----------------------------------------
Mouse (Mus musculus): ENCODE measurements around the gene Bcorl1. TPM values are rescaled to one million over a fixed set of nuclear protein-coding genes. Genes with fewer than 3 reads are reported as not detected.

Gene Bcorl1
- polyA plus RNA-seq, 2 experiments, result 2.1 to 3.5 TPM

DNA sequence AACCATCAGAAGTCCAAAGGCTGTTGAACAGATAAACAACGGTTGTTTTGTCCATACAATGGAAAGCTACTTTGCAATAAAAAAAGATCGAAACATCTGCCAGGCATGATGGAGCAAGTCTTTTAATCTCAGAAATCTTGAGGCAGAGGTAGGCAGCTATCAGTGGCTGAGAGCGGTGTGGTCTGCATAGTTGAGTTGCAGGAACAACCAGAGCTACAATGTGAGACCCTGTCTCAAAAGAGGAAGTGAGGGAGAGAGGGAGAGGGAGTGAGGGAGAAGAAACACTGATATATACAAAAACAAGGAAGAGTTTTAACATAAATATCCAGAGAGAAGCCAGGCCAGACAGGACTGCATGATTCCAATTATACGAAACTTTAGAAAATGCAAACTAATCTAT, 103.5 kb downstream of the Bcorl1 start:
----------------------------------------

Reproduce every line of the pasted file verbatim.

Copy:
Mouse (Mus musculus): ENCODE measurements around the gene Bcorl1. TPM values are rescaled to one million over a fixed set of nuclear protein-coding genes. Genes with fewer than 3 reads are reported as not detected.

Gene Bcorl1
- polyA plus RNA-seq, 2 experiments, result 2.1 to 3.5 TPM

DNA sequence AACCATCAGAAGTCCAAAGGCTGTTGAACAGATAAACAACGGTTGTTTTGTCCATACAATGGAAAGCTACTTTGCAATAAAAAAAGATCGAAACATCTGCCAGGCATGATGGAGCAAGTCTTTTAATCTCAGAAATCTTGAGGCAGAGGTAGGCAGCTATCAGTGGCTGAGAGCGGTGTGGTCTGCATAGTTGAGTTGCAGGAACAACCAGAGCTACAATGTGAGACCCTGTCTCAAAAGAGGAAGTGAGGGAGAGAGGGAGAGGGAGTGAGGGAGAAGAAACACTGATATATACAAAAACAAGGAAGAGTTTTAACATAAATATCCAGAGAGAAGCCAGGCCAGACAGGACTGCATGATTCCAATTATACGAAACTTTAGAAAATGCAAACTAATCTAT, 103.5 kb downstream of the Bcorl1 start: